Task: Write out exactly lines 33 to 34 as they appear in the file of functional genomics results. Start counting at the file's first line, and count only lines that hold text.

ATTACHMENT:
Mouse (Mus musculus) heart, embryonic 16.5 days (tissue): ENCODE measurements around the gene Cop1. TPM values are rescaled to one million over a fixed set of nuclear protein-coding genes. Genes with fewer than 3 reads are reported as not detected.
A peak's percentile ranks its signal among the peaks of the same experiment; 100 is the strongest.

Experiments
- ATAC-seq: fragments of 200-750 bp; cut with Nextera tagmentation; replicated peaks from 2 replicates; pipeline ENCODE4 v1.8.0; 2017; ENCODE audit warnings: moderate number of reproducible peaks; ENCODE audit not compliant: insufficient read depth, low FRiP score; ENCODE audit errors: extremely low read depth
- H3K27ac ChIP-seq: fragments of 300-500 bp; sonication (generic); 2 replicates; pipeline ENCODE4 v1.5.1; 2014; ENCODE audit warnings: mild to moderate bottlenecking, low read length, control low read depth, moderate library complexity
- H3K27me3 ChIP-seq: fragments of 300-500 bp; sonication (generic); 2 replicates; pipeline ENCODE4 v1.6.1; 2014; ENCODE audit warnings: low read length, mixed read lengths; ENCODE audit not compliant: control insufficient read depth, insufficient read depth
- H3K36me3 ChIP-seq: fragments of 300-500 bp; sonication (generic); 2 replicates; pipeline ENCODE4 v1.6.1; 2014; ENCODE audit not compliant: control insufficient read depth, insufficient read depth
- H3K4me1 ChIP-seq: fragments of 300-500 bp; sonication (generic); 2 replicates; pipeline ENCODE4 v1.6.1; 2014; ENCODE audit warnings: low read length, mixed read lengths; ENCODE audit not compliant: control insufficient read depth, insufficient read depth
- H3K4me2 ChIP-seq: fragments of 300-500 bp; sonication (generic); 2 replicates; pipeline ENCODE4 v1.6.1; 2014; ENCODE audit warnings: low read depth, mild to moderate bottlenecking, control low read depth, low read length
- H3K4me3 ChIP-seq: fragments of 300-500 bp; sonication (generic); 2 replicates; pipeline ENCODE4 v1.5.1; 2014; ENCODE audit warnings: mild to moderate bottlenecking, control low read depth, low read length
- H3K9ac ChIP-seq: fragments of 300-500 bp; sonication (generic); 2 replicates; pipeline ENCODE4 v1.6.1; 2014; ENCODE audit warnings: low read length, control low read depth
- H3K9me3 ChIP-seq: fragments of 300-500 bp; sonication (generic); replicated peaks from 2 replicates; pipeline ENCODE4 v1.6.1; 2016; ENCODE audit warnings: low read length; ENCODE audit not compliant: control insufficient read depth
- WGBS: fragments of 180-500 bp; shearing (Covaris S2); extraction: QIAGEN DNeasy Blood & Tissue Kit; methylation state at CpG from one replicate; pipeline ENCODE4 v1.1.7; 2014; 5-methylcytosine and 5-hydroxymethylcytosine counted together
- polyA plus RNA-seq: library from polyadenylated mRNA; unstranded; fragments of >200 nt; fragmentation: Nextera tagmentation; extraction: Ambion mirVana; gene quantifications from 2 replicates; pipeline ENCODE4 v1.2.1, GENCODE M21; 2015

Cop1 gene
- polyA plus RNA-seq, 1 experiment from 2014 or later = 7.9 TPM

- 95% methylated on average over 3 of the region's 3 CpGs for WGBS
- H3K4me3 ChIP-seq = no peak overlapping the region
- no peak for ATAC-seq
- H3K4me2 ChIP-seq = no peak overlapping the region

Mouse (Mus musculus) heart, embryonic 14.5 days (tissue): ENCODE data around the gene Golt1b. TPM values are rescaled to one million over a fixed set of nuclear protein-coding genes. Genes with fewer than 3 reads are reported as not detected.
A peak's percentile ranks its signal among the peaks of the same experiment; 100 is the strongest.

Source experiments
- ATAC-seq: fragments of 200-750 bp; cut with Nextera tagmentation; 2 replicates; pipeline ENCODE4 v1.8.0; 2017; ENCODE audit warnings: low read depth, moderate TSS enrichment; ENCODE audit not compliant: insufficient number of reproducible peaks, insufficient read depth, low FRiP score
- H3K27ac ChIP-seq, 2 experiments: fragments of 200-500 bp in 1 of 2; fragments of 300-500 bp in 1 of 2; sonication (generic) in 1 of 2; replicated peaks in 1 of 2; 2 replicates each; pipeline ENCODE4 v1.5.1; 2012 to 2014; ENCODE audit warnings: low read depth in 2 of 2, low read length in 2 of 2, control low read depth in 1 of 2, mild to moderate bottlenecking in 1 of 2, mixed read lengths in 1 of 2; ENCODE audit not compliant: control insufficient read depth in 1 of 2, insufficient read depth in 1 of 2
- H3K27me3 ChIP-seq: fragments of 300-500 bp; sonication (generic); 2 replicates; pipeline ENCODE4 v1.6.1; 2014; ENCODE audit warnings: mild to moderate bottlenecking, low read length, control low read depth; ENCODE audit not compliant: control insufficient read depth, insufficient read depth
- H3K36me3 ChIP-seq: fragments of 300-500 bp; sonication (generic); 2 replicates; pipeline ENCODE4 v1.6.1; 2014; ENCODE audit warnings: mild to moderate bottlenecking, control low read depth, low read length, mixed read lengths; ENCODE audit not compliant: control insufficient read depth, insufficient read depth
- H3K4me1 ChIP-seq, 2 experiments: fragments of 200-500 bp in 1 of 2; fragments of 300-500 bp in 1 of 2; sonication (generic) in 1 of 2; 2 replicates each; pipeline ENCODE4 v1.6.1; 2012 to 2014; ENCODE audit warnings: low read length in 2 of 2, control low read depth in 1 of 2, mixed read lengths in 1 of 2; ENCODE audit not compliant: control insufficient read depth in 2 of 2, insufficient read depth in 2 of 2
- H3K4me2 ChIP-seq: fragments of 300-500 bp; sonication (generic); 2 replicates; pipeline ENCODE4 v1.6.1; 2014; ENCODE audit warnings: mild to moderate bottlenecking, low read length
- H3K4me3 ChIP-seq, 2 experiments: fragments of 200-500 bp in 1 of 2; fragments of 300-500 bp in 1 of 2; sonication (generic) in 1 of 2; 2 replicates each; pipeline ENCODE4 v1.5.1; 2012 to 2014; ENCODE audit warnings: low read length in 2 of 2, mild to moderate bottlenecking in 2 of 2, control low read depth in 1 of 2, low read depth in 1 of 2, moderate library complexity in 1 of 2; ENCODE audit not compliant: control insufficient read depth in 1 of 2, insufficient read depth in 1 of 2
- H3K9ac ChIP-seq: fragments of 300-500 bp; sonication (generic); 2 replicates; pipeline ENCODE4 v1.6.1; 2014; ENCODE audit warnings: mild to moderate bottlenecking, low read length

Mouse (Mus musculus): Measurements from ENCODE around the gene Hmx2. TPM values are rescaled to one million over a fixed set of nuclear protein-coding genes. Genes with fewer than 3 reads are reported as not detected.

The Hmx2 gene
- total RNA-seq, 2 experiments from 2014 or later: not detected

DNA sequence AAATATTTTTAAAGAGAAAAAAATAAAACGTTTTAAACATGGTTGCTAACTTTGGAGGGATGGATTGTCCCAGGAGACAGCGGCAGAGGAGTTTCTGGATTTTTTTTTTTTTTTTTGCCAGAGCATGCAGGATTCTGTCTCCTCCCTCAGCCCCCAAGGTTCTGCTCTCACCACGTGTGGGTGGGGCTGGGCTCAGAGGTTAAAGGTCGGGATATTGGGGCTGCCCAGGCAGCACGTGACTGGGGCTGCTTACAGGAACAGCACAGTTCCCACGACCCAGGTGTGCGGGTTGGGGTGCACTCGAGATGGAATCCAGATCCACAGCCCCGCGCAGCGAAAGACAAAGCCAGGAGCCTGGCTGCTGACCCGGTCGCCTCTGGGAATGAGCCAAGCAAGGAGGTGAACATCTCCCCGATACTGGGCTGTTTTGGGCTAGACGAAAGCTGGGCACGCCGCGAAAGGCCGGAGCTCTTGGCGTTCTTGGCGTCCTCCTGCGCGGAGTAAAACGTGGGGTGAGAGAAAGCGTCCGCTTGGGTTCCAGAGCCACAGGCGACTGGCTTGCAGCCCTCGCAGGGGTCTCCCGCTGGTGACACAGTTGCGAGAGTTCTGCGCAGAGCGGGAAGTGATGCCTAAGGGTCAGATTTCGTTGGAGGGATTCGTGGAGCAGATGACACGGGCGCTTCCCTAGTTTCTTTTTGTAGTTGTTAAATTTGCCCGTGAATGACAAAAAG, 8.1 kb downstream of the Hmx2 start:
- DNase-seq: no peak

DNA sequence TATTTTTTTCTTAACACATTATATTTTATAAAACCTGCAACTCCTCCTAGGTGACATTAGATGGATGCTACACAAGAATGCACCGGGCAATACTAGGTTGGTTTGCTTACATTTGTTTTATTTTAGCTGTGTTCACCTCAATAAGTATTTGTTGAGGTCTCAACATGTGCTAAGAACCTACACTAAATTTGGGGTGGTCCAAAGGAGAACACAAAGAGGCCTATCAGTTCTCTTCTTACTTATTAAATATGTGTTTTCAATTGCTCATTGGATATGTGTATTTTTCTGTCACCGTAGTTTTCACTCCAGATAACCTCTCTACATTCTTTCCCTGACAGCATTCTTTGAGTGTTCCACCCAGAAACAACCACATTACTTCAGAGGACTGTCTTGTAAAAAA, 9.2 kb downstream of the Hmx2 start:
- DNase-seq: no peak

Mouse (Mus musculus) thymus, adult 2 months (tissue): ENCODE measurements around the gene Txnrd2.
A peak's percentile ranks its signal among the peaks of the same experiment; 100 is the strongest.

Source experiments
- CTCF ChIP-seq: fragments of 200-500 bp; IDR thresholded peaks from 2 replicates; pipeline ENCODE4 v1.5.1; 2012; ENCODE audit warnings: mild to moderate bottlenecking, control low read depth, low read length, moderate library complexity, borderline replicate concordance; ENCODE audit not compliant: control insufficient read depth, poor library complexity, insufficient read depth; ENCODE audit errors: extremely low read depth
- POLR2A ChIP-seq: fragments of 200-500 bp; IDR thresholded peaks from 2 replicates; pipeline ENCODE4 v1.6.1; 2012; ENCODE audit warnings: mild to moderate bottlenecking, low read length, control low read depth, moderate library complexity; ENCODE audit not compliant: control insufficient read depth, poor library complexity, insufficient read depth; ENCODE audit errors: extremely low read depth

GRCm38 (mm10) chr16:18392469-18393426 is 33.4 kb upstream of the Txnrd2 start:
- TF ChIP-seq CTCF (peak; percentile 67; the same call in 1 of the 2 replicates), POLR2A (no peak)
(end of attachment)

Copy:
The Hmx2 gene
- total RNA-seq, 2 experiments from 2014 or later: not detected